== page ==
A woman drives a car in Saudi Arabia October 22, 2013. A conservative Saudi Arabian cleric has said women who drive risk damaging their ovaries and bearing children with clinical problems, countering activists who are trying to end the Islamic kingdom's male-only driving rules. Saudi Arabia is the only country in the world where women are barred from driving, but debate about the ban, once confined to the private sphere and social media, is increasingly spreading to public forums too. (REUTERS/Faisal Al Nasser)
KUWAIT (Reuters) - A Kuwaiti woman was arrested in Saudi Arabia for trying to drive her father to hospital, a Kuwaiti newspaper reported on Sunday, a week after Saudi women protested against a ban on female drivers.
Kuwaiti women are free to drive in their country and enjoy far more rights than those in Saudi Arabia, who are not allowed to travel abroad, open a bank account or work without permission from a male relative.
The English language Kuwait Times said the woman was driving in an area just over the border, with her father in the passenger seat, when she was stopped by police. Kuwaitis and Saudi locals regularly cross the border and communities living along the frontier are often a mix of people from both countries.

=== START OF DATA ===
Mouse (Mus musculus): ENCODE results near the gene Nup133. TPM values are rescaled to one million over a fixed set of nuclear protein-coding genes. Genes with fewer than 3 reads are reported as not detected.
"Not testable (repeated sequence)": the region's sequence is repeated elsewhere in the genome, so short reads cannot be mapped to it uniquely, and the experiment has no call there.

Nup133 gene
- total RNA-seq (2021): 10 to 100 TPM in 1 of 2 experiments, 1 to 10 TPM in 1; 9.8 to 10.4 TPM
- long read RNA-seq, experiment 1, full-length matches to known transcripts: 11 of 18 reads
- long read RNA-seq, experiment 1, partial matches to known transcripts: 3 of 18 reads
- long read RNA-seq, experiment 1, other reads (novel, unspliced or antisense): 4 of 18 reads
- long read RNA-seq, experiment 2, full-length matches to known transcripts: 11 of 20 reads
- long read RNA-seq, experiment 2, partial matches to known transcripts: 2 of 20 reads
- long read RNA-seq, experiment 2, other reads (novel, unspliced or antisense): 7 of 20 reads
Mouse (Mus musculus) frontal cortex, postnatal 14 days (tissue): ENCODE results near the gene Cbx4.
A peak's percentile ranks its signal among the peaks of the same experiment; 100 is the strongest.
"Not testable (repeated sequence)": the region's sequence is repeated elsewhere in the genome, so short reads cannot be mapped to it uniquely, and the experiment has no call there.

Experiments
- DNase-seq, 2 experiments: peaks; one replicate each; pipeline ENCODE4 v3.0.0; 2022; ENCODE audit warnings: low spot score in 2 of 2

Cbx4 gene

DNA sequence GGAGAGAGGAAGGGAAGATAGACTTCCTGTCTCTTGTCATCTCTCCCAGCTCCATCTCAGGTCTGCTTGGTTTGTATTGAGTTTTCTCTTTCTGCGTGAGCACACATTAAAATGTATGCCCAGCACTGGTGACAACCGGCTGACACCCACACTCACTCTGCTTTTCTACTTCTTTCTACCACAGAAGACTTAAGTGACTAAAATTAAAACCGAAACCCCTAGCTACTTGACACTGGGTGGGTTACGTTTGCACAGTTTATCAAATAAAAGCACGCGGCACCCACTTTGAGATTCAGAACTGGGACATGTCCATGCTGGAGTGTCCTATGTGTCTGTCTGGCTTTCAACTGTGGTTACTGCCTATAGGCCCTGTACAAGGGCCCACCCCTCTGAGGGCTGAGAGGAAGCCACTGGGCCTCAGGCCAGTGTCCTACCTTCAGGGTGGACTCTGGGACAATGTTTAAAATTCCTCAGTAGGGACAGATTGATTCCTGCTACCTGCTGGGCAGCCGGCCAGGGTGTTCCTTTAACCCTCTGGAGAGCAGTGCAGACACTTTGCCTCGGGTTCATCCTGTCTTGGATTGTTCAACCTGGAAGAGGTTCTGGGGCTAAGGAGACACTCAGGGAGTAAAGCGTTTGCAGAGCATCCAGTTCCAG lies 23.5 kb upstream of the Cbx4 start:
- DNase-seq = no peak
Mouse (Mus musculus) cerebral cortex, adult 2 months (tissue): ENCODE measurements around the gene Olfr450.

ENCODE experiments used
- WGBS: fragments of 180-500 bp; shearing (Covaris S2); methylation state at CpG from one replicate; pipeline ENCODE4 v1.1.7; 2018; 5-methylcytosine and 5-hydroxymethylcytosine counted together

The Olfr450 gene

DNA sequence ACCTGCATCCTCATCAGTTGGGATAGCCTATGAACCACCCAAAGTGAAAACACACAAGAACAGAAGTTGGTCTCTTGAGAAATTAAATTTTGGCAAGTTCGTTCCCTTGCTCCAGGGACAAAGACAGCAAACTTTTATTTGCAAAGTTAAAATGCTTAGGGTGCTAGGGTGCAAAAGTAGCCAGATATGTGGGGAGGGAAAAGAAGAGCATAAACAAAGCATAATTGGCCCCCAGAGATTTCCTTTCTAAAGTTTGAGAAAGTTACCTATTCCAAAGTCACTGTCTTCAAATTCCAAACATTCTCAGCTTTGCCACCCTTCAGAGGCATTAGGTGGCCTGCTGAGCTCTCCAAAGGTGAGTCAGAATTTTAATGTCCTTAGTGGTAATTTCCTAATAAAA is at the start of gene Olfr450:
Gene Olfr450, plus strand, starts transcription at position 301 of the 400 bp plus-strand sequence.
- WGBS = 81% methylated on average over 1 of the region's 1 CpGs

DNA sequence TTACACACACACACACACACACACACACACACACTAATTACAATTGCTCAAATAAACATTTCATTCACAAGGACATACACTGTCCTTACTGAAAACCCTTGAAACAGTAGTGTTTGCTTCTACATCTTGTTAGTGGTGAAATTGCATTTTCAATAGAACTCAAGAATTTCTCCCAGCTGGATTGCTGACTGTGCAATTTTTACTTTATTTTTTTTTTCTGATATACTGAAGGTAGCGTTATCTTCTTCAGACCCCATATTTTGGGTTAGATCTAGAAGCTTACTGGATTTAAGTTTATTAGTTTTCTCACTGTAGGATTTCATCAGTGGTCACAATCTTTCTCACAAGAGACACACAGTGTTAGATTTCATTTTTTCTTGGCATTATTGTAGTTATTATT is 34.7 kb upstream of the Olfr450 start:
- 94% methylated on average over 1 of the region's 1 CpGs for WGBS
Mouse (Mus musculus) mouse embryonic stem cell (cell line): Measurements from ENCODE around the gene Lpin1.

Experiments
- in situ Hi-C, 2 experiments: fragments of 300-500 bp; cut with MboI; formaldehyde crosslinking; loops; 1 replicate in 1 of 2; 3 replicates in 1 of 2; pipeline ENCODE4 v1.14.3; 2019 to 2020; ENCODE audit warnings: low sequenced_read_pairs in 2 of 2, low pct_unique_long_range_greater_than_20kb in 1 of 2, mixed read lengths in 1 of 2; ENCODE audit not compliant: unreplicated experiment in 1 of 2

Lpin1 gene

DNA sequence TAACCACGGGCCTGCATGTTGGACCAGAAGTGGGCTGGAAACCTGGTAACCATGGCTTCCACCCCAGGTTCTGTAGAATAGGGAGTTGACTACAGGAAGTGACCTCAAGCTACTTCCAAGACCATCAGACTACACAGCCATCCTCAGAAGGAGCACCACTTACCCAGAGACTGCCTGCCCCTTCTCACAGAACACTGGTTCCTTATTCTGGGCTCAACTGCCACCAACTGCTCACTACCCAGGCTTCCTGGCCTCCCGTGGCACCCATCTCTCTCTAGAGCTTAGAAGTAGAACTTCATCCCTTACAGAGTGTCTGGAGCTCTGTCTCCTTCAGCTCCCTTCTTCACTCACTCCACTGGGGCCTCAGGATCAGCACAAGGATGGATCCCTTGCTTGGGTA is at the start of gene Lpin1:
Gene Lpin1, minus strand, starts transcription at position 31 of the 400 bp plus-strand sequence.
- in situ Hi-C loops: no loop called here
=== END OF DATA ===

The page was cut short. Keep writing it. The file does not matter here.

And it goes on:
The woman, who said her diabetic father could not drive and needed to be taken to hospital for treatment, is being held in custody pending an investigation, the paper said, citing police.
The paper did not suggest that the woman was protesting Saudi Arabia's ban on female drivers.
Saudi police in the border town al-Khafji referred calls to the local traffic police, who could not be reached for comment. Officials in the Kuwaiti Interior Ministry said they could not comment on reports of incidents outside Kuwait.
Kuwaiti women gained the right to vote and stand for political office in 2005 after years of campaigning and a push by senior ruling family members.
Conservative members of the Kuwaiti parliament, including some who draw on Saudi Arabia's austere interpretation of Islam, had previously blocked the reforms, saying that Islamic law prevented women from leadership positions.
In Saudi Arabia, King Abdullah has pushed some cautious reforms to give women more employment opportunities and a greater public voice, but has often faced resistance from senior clergy.
(Reporting by Sylvia Westall; Editing by Sami Aboudi and Robin Pomeroy)